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Objectivism is truly great and was invented by the pure genius Ayn Rand. That said.....

I don't really like reading about moral and political theory. Rather, I come up with my own ideas based on daily observation.

Philosophy isn't for everyone. It isn't always interesting and helpful. And most philosophies, now and always, are empty talk or double talk that does you no good. Indeed, it fools you, confuses you, and leads you astray and towards unhappiness (maybe forever).

My fiancee is an Objectivist. Her brother and his significant other are also both Objectivists. So I hear about it quite often.

I pity you, in a way.

When I talk about being a Libertarian, any Objectivist around immediately says that they hate Libertarianism because it has no basis and no definition of morality. This I do not understand, because it seems to me the primary outcome of both Libertarianism and Objectivism are one and the same, which is the protection of individuals' rights.

Why do I have to define my morals from anywhere? Why should it even matter? It troubles me because it is reminiscent of conversations I had with really religious no-compromise people. They told me that even if a person lived moral, ethical life and was a good person, they would never get into heaven simply because they didn't believe in Jesus.

Libertarianism and Objectivism differ in that one is a political system while the other is a far more ambitious philosophical system.

Your no-compromise comment is perceptive. Even the best Objectivists tend towards a kind of religiosity, frankly. It isn't fun to say. But it is true.

My advice? Study philosophy and Objectivism to whatever extent it interests and profits you. But keep your independent mind and spirit at all costs!

Edited by Wotan

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Philosophy isn't for everyone. It isn't always interesting and helpful. And most philosophies, now and always, are empty talk or double talk that does you no good. Indeed, it fools you, confuses you, and leads you astray and towards unhappiness (maybe forever).

And that's why philosophy is for everyone. In the way ers describes himself, philosophy just isn't for him in the fashion that he would be satisfied doing a hard-core study of it, but it is crucial for him regardless. People are, after all, the most vulnerable to bad philosophies when they're ignorant of them.

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I can definitely agree with this. Some of the Objectivists I know attend lectures where they visit places that Ayn Rand gave speeches. One particular Objectivist, when I asked her about her philosophical ideas said something along the lines of "For years I was a Christian but then I came to know the way of Ayn Rand." When she uttered those last two words, she literally had *stars* in her eyes- the kind of blank, scary look that religious people get when they talk about how god speaks to them. Very creepy and unsettling.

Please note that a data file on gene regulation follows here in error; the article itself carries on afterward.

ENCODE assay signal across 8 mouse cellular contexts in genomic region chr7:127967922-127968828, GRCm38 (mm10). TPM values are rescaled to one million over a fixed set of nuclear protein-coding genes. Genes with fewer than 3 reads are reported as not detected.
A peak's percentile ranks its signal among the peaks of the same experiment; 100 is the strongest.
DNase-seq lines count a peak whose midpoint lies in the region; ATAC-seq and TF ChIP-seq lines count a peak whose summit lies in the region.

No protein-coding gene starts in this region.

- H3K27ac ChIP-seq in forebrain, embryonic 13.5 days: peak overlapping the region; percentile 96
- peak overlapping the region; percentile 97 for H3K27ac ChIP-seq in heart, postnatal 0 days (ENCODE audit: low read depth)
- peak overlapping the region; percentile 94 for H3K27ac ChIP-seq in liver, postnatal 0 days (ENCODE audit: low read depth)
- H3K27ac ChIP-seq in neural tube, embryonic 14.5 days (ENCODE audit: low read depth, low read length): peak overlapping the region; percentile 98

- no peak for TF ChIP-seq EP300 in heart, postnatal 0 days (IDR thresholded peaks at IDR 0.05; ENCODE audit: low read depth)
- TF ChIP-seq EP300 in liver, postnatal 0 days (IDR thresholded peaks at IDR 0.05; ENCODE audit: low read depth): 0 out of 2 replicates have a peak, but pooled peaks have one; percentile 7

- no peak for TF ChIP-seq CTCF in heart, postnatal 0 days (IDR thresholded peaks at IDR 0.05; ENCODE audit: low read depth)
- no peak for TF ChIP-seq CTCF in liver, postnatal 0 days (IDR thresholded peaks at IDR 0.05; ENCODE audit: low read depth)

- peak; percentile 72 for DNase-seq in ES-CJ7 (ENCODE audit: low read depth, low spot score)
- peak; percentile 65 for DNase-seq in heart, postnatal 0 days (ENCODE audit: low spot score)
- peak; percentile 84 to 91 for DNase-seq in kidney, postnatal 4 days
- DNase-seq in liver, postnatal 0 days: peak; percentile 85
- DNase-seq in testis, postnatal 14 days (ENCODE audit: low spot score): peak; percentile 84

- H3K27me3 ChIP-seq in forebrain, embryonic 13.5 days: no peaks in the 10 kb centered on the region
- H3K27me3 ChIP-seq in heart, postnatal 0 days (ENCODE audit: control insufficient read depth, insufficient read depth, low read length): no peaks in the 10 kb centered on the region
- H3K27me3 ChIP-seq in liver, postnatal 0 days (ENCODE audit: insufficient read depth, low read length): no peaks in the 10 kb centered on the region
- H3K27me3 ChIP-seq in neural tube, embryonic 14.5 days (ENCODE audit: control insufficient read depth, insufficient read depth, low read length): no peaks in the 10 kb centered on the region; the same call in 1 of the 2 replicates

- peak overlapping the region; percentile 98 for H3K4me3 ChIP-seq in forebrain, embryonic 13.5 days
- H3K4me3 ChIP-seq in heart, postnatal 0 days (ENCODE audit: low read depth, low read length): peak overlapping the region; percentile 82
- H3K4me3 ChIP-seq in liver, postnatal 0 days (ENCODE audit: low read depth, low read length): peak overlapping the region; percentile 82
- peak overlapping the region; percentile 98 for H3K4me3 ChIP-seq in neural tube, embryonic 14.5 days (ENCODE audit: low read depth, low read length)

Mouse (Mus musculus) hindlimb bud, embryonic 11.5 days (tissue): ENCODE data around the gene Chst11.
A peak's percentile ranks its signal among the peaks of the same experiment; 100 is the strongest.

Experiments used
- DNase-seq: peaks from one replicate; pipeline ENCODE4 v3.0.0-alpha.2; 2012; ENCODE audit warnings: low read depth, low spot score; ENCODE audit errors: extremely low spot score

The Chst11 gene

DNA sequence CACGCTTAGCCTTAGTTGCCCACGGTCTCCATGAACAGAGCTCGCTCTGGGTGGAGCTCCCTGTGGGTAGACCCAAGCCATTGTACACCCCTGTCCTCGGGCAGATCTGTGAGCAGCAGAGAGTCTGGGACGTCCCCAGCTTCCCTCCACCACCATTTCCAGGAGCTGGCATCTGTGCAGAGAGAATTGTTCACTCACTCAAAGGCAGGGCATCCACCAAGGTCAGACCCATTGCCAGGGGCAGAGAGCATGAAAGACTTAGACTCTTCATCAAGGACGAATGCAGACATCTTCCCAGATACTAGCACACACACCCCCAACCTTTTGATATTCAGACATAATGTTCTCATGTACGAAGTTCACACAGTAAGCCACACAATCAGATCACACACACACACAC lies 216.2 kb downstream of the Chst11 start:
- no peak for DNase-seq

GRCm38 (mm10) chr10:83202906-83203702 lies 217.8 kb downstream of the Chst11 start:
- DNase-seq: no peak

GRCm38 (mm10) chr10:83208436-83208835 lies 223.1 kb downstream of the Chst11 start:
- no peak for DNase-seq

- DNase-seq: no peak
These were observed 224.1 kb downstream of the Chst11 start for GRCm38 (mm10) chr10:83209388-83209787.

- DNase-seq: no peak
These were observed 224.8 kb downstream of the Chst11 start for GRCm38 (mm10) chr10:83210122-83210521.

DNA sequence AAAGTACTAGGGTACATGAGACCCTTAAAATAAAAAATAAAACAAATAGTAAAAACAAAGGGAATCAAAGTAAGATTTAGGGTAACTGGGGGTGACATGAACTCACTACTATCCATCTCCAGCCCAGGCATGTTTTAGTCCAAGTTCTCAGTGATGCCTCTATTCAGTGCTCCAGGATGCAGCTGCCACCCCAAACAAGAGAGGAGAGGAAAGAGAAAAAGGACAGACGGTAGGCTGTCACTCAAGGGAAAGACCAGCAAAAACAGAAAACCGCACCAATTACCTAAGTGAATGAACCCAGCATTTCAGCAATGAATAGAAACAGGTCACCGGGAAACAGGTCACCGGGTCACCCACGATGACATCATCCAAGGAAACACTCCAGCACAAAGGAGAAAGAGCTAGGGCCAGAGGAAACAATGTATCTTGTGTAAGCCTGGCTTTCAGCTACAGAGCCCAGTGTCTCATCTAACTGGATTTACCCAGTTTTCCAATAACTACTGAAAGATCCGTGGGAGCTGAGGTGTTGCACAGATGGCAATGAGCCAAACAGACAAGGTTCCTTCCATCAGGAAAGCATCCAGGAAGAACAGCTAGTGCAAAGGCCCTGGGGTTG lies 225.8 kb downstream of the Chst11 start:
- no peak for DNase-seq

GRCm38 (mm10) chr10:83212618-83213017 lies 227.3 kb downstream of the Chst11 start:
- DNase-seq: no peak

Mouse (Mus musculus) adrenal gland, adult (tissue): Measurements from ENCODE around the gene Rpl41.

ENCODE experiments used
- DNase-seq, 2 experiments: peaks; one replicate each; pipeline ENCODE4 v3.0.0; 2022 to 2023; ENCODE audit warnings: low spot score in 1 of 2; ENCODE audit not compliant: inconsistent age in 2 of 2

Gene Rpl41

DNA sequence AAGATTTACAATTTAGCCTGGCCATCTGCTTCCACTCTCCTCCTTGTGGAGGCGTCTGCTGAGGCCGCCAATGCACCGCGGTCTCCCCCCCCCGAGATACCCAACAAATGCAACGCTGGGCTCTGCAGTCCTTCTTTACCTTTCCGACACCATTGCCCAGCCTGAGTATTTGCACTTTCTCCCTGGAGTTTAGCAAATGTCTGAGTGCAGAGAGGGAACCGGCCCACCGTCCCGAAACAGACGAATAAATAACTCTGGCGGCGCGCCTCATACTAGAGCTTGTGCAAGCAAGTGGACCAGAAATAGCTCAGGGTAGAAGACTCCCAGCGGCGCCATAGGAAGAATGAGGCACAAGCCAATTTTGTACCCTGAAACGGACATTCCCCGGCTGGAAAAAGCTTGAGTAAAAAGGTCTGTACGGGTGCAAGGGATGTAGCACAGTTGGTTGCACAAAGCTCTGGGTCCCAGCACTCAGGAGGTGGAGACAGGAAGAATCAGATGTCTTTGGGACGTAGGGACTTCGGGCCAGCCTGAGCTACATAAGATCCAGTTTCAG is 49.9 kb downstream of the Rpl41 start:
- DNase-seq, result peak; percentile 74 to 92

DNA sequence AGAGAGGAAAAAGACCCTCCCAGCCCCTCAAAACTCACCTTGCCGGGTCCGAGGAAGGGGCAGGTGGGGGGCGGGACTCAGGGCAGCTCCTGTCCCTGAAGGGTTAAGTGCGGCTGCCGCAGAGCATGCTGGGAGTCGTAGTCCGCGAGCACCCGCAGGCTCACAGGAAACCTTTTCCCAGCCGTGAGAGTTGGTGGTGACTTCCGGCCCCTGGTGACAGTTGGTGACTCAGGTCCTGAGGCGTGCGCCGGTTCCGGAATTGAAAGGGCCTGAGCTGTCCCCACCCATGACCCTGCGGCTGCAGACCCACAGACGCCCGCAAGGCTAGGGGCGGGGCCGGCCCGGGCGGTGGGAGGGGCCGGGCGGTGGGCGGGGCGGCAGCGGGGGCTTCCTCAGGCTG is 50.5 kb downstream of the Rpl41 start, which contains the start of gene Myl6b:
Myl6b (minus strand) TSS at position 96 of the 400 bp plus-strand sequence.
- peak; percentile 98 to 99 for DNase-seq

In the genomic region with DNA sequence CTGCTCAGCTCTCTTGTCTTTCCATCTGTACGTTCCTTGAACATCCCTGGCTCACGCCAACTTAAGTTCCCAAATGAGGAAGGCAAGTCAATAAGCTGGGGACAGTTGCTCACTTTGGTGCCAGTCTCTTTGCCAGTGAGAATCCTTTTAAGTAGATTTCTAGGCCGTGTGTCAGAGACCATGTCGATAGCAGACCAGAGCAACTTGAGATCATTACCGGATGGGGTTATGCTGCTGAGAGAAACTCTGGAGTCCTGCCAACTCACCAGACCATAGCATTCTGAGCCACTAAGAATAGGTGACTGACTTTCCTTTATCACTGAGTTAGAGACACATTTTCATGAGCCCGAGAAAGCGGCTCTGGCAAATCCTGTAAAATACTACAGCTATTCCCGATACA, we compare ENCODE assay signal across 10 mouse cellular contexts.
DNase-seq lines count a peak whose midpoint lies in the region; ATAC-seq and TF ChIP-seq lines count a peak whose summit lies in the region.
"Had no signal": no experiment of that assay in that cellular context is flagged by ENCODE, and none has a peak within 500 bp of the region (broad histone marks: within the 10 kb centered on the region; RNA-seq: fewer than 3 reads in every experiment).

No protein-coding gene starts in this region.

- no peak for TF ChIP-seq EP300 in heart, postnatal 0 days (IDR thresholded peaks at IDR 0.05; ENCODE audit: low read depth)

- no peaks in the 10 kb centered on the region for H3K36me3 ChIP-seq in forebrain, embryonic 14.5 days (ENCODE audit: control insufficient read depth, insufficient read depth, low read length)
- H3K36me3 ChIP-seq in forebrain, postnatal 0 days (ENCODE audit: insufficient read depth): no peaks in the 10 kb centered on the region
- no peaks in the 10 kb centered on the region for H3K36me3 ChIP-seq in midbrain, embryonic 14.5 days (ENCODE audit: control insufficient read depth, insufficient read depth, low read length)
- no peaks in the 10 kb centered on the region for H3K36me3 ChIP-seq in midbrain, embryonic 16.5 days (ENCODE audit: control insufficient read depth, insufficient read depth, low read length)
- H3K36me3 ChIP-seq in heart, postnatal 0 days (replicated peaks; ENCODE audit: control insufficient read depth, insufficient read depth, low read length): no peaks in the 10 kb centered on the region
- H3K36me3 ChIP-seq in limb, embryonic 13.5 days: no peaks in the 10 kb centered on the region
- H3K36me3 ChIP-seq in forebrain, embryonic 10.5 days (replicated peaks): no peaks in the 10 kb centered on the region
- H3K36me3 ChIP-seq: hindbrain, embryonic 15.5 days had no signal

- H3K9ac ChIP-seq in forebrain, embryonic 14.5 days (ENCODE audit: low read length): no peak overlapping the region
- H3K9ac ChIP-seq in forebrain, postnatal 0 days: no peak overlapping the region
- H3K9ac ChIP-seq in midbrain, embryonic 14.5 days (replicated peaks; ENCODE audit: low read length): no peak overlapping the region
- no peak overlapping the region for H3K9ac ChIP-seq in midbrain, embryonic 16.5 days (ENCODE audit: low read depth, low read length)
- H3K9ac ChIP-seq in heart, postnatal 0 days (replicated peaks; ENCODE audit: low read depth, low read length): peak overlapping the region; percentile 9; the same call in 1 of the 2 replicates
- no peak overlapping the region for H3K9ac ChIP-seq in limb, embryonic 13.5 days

This can be said of any role models. Think of the way people react when seeing the Pope, Brad Pitt, the President of the United States. Some people idolize someone so intensely that seeing that individual, or even speaking of that individual invokes some very deep emotions. If you knew me in person, you'd see that my appreciation of Beethoven becomes almost religious in it's emotional intensity. (indeed, this little bit gets me a little choked up every time I read it).

Hero-worship is something encouraged in Objectivism. Not in the religious sense, but in an extreme form of admiration. Many Objectivists would count Rand as one of their heroes, and there's no doubt that many would get "starry eyed" when talking of Objectivism, just as, as a boy, I used to get starry eyed talking about Michael Jordan (I still hold a great deal of admiration for him).

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Your no-compromise comment is perceptive. Even the best Objectivists tend towards a kind of religiosity, frankly. It isn't fun to say. But it is true.

You should clarify what you mean by "religiosity" here, because otherwise this is an invalid and unjustified cheap shot. The word "religiosity" suggests a recurring refusal to appeal to reason. Is this what you mean? If not, how does your concept of "religiosity" differ from rational conviction? Who are some of the "best Objectivists" who exhibit such tendencies? Can you provide examples of them doing so?